sudo lshw -C network | grep "driver"

Highlight the value of the “driver” variable and copy it to your clipboard.

A terminal highlighting the currently active driver for the Wi-Fi device.

Issue Two: Driver Module Missing

Following on from the successful lsusb and lspci commands, confirming that your Linux distro can see the wireless card, you can assume that the firmware is working, just that the system has no idea what to do with the device. This is where drivers or modules are needed.

Type the following command then replace “modulename” with the contents of your clipboard:

For example, if your wireless driver is “iwlwifi,” it would be as follows:

After this, run sudo lsmod | grep "modulename" to see if the Linux kernel has loaded your Wi-Fi device correctly.

A terminal showing the Wi-Fi module being loaded into the current kernel.

Load Driver Module Automatically at Boot

It is a rare occasion, but sometimes the module will not persist from boot. In this case, you can force it to load permanently. Enter the command below into the terminal:

Add your module name at the bottom and save the file.

A terminal showing the config file that can load kernel modules at boot time.

Reboot the machine to check if the Linux kernel has loaded the wireless device correctly.

Good to know: learn how your computer manages its hardware by installing your own custom Linux kernel in Ubuntu today.

Issue Three: DNS

It’s rare that the DNS will be an issue; however, it is worth investigating if you still have connection issues. From the terminal, type the following command to check the system’s default DNS resolver:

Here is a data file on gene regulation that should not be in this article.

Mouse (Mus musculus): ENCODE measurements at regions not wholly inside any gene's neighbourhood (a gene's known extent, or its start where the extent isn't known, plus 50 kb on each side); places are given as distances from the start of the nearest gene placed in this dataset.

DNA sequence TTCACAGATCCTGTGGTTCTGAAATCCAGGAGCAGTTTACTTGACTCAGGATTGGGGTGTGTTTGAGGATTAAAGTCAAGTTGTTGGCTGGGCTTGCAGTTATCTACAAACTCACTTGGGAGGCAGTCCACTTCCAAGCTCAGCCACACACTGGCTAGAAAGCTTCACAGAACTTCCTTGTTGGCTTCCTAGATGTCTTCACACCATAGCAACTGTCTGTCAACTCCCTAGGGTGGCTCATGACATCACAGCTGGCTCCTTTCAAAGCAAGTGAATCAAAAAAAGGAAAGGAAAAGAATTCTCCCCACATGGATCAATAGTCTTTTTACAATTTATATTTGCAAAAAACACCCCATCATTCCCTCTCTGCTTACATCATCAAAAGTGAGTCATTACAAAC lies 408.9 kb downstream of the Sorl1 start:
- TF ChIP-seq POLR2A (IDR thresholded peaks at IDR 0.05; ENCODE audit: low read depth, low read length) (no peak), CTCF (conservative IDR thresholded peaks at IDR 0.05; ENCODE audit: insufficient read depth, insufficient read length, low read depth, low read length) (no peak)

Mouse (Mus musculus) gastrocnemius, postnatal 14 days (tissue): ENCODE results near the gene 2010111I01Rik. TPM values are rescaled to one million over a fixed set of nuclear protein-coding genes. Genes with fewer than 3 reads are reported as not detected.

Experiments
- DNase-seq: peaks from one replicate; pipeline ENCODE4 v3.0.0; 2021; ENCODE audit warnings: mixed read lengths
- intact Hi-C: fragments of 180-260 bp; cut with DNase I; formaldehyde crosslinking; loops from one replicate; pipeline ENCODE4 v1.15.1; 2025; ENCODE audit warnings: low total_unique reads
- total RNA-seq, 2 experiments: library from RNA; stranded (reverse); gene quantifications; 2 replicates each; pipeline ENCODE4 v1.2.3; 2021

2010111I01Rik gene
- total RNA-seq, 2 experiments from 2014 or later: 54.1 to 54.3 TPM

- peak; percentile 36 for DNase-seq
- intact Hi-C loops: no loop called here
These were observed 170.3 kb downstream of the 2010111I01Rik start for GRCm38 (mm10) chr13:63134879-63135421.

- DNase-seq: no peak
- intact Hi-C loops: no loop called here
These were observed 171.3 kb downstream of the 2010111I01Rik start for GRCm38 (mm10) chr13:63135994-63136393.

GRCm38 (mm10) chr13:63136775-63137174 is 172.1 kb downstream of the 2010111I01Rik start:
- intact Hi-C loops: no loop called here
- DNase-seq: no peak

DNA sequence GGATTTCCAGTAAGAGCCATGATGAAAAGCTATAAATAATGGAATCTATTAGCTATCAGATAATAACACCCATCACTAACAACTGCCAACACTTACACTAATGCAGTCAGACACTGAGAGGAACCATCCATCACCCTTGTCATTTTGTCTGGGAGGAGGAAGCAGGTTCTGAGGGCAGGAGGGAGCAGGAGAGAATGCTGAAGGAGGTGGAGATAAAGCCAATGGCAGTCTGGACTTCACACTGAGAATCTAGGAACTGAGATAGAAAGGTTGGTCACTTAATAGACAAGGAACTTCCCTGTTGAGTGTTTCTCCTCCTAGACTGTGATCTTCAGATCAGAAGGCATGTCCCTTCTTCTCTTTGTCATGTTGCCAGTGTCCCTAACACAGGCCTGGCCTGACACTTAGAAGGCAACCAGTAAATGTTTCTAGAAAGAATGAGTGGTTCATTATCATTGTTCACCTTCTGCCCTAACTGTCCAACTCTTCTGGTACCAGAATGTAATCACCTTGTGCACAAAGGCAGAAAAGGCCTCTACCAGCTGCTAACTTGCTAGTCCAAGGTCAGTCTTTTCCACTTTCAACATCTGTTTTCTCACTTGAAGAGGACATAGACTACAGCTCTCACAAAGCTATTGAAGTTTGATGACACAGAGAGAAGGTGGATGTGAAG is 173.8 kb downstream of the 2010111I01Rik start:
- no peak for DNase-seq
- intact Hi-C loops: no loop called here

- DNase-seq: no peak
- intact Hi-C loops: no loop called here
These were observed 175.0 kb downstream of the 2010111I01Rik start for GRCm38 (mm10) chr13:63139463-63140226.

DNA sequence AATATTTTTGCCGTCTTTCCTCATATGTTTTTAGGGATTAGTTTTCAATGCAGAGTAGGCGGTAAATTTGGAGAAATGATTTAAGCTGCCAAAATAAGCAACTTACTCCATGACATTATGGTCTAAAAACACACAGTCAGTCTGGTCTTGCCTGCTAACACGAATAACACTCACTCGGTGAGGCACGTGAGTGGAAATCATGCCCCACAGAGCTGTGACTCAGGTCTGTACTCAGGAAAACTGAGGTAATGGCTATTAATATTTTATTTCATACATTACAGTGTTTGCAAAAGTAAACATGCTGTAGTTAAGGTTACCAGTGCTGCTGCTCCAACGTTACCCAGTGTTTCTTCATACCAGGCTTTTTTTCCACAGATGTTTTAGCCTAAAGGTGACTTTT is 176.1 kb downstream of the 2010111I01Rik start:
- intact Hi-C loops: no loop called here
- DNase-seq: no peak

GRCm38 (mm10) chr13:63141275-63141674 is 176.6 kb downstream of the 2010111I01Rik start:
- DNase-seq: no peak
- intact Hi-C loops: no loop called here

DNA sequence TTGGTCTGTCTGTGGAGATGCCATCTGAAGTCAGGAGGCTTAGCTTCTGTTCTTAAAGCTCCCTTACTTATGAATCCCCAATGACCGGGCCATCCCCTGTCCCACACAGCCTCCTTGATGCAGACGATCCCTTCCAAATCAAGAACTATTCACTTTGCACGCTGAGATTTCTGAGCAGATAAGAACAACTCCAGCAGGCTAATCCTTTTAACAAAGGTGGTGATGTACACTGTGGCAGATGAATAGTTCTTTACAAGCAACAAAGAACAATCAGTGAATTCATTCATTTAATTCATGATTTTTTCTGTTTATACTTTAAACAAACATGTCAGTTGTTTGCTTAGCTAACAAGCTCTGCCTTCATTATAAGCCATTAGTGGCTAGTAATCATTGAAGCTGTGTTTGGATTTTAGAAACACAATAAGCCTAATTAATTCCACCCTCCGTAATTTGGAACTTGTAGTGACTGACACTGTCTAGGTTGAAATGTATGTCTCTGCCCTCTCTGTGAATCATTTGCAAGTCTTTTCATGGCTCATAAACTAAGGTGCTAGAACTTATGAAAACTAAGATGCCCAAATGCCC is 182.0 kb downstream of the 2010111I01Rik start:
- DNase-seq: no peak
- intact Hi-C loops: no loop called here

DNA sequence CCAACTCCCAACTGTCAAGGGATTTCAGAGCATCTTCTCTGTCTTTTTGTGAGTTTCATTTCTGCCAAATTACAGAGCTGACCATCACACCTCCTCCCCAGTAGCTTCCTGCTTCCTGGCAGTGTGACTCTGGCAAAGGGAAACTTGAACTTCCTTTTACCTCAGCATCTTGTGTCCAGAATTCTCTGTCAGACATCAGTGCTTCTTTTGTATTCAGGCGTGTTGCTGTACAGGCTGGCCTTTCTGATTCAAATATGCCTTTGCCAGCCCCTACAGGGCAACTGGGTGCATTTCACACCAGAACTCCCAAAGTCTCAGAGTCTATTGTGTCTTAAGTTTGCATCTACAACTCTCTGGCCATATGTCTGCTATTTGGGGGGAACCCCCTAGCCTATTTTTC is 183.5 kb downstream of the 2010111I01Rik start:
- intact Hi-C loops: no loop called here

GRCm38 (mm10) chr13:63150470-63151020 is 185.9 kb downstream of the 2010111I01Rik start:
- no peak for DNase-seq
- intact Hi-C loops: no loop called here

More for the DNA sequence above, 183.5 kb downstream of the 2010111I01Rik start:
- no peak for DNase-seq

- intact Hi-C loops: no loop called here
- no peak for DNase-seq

nmcli device show INTERFACE-NAME | grep IP4.DNS

By default, this will be set to your router’s IP address. If it doesn’t work, you may have to change “wlp0s1” to whatever your wireless uses. The following command can also be used to grab the designation:

Once you have this information, ping your DNS resolver’s address. If that works, you can also send a ping to an external network such as Google’s DNS resolvers:

If all devices within your network are giving page load errors, then change the DNS resolvers on your router to Google’s or OpenNIC’s servers. You’ll have to consult your router’s manufacturer for how to do this, but it’s generally done by accessing the device’s admin console. You can find this on most routers by going to either “192.168.0.1” or “192.168.254.254” on a web browser.

Adding a Custom DNS Server in NetworkManager

That said, you can also change the DNS resolver on a per-device basis. To do this in Ubuntu, click the Control Menu button on the upper right corner of the desktop then select the Gear icon.

A screenshot highlighting the Settings button in Gnome.

Click the Wi-Fi category, then look for the Visible Networks category.

A screenshot highlighting the visible networks section of the Wi-Fi category.

Select the Gear icon on the line that contains your wireless access point name.

A screenshot highlighting the Settings button for the currently active wireless access point.

Click the IPv4 tab on the smaller window’s upper bar.

A screenshot highlighting the IPv4 tab on the access point settings menu.

Go to the DNS section, then toggle the Automatic switch off.

A screenshot highlighting the DNS